It's war: M.I.A. V the NY TIMES
The blazing row that has broken out between pop star MIA and a New York Times journalist is a very 21st-century kind of feud. The merde hit the blogosphere when NYT staffer Lynn Hirschberg wrote an in-depth profile of the London-born, Sri Lankan-raised singer -- best known for her Grammy-winning song 'Paper Planes', which was used in the film Slumdog Millionaire -- ahead of the release next month of her new album, titled Maya.
The piece, while meticulously researched, contained some gloriously catty put-downs concerning the contradictions between, on the one hand, MIA's well-heeled celebrity lifestyle in LA and, on the other, her radical political beliefs, especially her vocal support for the Tamil Tigers in Sri Lanka.
The impression one gets of M.I.A. from Hirschberg's piece is of a vain, self-regarding diva who has a shallow and simplistic understanding of a complex political situation, which she is opportunistically using to bolster her celebrity and to give her an edgy street cred that she has not earned -- and that is at odds with her pampered life of bling.
M.I.A. -- real name Maya Arulpragasam -- was so miffed by what she regards as a stitch-up by Hirschberg that she posted a clip on her website of her own tape recording of the interview, which she claims proves that her words were distorted.
Not content with setting the record straight, M.I.A. then gave out Hirsch-berg's personal mobile phone number on Twitter, and asked her followers to contact it, pretending it was her own number.
It read: "CALL ME IF YOU WANNA TALK TO ME ABOUT THE N Y T TRUTH ISSUE, I'll b taking calls all day bitches ;)"
Cue a deluge of calls to Hirschberg's phone by M.I.A's disciples. Vexed, the journalist responded by talking to a reporter in the New York Observer. "It's a fairly unethical thing to do, but I don't think it's surprising. She's a provocateur, and provocateurs want to be provocative.
"The messages have mostly been from people trying to hook up with M.I.A. If she wants to get together with John at Bard next week, I have his number," she added sardonically.
Hirschberg began her contentious article by discussing M.I.A.'s appearance at last year's Grammy Awards, when the then heavily pregnant star performed 'Paper Planes' alongside some of the most famous rappers in the US (Kanye West, Jay-Z, Lil Wayne and TI), each of whom had recorded their own versions of the hit song, which had chimed with their collective hip-hop outlaw schtick.
First, Hirschberg comments on M.I.A.'s choice of dress for the performance -- "a black skin-tight body-stocking dress, transparent ex-cept for polka-dot patches that strategically covered her belly, breasts and derrière". Then, she notes how M.I.A. started to have contractions on stage, midway through the song, and could have given birth at any moment.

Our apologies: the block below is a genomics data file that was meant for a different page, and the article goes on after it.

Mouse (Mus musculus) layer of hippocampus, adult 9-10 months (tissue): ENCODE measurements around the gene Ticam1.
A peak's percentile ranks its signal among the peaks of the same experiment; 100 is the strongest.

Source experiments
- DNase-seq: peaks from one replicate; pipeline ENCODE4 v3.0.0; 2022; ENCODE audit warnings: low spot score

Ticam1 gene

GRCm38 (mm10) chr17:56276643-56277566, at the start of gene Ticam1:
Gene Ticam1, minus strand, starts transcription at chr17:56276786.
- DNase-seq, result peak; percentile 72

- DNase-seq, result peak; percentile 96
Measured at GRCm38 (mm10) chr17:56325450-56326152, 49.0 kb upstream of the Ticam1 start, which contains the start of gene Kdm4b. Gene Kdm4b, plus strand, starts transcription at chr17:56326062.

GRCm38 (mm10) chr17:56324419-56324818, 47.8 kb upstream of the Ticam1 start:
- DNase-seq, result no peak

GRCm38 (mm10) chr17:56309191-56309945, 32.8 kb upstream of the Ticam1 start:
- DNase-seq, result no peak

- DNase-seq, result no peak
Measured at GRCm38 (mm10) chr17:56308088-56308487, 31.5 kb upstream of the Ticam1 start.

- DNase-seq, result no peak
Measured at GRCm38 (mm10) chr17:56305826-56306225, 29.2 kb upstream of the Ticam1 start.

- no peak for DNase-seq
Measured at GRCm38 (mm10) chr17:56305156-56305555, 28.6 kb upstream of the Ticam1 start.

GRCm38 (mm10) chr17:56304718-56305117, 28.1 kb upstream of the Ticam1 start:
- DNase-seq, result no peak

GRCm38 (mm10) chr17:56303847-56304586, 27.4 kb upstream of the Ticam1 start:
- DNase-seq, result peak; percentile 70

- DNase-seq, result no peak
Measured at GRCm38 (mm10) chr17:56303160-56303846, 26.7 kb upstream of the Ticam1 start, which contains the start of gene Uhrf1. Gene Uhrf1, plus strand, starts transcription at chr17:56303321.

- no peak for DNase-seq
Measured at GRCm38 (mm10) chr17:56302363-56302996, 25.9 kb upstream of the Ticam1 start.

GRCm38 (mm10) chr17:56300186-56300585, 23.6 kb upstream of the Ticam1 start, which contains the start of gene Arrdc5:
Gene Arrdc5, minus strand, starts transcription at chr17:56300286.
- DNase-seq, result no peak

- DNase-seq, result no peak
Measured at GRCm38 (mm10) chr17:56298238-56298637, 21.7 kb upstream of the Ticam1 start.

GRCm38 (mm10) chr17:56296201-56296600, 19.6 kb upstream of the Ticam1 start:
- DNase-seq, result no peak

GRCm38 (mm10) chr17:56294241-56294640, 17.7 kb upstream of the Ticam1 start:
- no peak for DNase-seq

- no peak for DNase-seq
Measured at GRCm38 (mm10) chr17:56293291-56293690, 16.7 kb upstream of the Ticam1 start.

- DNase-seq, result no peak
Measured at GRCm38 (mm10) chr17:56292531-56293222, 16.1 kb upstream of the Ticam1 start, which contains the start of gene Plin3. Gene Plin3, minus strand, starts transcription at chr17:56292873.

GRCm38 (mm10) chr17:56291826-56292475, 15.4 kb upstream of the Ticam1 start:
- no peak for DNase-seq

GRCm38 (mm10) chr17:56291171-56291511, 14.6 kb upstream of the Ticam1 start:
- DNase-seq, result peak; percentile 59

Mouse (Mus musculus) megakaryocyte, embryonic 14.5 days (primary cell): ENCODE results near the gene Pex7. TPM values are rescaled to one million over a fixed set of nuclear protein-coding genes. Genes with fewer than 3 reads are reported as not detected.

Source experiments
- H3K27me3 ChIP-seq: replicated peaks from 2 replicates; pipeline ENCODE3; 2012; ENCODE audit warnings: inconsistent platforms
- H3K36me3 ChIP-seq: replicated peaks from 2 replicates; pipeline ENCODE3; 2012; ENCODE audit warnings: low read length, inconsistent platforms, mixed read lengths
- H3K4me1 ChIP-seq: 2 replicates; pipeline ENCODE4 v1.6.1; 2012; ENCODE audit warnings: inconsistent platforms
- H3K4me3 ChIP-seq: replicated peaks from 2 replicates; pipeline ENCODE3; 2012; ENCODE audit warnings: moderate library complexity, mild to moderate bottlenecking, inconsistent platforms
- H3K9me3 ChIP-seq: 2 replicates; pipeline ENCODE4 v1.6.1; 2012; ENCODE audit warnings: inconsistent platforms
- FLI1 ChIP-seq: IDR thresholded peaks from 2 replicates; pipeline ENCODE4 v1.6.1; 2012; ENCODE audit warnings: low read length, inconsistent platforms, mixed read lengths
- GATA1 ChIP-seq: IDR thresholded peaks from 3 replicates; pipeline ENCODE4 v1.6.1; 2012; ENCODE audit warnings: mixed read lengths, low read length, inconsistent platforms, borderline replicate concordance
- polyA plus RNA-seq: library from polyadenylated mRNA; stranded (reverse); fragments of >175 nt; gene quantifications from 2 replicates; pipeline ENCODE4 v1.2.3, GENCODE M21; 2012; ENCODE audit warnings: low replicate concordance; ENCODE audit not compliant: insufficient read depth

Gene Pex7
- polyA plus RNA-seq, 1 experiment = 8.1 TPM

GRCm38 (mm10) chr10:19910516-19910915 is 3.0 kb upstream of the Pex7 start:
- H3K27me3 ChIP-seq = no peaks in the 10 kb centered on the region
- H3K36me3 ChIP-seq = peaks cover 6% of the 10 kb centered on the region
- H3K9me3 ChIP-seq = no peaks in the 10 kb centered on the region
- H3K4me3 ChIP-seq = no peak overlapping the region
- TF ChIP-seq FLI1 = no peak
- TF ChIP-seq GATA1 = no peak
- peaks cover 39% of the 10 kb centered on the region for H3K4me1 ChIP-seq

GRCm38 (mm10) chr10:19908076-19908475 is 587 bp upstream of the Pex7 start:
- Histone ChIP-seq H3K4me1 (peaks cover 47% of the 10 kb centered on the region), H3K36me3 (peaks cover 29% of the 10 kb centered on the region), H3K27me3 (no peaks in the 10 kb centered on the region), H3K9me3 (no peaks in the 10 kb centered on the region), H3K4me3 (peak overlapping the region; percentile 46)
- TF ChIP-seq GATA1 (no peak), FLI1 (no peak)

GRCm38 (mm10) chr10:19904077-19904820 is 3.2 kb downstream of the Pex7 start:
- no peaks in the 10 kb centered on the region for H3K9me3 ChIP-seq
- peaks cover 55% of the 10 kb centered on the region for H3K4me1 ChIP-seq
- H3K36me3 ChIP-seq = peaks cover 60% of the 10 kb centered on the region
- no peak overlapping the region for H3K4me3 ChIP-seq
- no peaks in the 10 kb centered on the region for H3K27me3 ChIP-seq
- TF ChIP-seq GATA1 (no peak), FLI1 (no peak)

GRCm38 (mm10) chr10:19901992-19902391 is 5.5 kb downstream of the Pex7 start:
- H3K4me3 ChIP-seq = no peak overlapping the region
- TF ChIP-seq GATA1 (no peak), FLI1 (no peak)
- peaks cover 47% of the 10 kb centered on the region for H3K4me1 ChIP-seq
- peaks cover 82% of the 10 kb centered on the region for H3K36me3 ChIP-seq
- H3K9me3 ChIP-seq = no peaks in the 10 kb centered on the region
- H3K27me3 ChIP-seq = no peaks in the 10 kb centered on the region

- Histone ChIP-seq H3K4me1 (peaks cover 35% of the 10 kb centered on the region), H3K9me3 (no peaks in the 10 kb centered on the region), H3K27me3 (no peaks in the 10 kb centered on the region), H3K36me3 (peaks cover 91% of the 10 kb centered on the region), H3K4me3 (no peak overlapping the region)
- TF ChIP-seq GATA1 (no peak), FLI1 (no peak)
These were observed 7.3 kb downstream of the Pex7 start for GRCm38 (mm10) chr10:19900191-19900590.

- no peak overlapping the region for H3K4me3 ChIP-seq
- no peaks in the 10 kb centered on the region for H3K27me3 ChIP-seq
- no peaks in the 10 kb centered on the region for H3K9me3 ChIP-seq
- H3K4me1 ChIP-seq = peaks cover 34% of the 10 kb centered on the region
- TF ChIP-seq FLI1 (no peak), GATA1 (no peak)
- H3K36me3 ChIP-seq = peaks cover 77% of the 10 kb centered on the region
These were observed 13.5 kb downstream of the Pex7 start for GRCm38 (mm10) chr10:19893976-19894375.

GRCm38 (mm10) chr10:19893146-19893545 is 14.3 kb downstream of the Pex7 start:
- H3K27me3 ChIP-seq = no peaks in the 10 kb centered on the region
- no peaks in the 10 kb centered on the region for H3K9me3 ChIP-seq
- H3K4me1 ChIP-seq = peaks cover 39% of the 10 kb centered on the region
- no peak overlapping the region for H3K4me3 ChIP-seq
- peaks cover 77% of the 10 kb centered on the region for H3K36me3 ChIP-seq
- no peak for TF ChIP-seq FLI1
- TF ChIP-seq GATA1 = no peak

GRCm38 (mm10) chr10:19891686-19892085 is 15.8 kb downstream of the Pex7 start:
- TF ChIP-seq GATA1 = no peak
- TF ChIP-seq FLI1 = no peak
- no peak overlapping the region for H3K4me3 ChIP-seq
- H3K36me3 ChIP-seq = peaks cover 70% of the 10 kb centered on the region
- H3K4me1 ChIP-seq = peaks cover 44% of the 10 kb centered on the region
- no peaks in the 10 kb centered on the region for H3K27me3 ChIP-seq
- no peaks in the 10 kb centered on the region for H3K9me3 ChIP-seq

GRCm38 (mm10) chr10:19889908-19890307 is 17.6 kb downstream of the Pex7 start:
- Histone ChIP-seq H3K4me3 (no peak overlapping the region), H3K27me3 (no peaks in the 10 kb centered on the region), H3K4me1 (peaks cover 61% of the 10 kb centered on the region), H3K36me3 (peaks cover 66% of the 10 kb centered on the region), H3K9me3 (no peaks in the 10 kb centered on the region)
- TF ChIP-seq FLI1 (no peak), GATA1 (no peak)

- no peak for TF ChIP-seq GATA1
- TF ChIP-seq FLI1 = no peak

"Although her publicist had a wheelchair ready and a midwife on call, Maya, who has a deep and instinctive affinity for the provocative, knew that this Grammy moment was not to be missed," wrote Hirschberg. "It had everything: artistic credibility, high drama, a massive audience. The baby would just have to wait. The combination of being nearly naked, hugely pregnant, singing incendiary lyrics and having the eyes of the world upon her was too much to resist."
Then Hirschberg contrasts M.I.A.'s portrayal of herself as a revolutionary gal from the ghetto with the reality of a moneyed pop princess whose partner, Ben, is the son of one of America's most successful music moguls -- Edgar Bronfman Jr, who is also the heir to the Seagrams corporation.
"Before the Grammys, Maya and Bronfman moved to Los Angeles from New York, buying a house in very white, very wealthy Brentwood, an isolated and bucolic section of the city with a minimal history of trauma and violent uprisings."
Hirschberg also makes the point that M.I.A., who grew up in poverty in one of the least salubrious parts of London, gave birth in a private ward of the high-class Cedars-Sinai hospital in LA -- the suggestion being that M.I.A. can talk the talk but not walk the walk. But what sparked M.I.A. to post her clip of the interview on her web-page was the way that she supposedly delivered her incendiary political opinions while ruminating on her choice of "truffle-flavoured French fries" over lunch in the opulent surroundings of the Beverly Hills Wilshire Hotel. In M.I.A.'s clip, it's Hirschberg who is heard discussing the menu options.
The question that arises from the affair is this: who exactly was Hirschberg expecting to meet? M.I.A. was always going to be more Madonna than Mandela.
"It's as if Hirschberg cannot accept that one can be privileged and politically active, wealthy and sympathetic to the poor," responded one reader of the New York Observer. "Just because one is rich doesn't mean they are a contradiction. She worked hard and has a right to live in Brentwood if she wants."
"It seems Ms Hirschberg is holding musicians to a ridiculously high standard and forgetting that they're simply performers," wrote another. "M.I.A. is a pop star, where did she expect her to live? Johnny Depp has a private island -- does that mean he can't do charity work or play a poor person in a movie?"
Others were appalled by M.I.A.'s Tweet. "Okay, I love M.I.A.'s sound, her look, her art, the whole deal . . . But posting someone's phone number on Twitter? What, is she a 12-year-old mean bully who is scrapping with some other girl at her junior high?"
I suspect this barney is not over yet. In the meantime, M.I.A.'s record label, XL, must be rubbing its hands at all the publicity in the run-up to the release of new album in July. Truffle-flavoured French fries all round!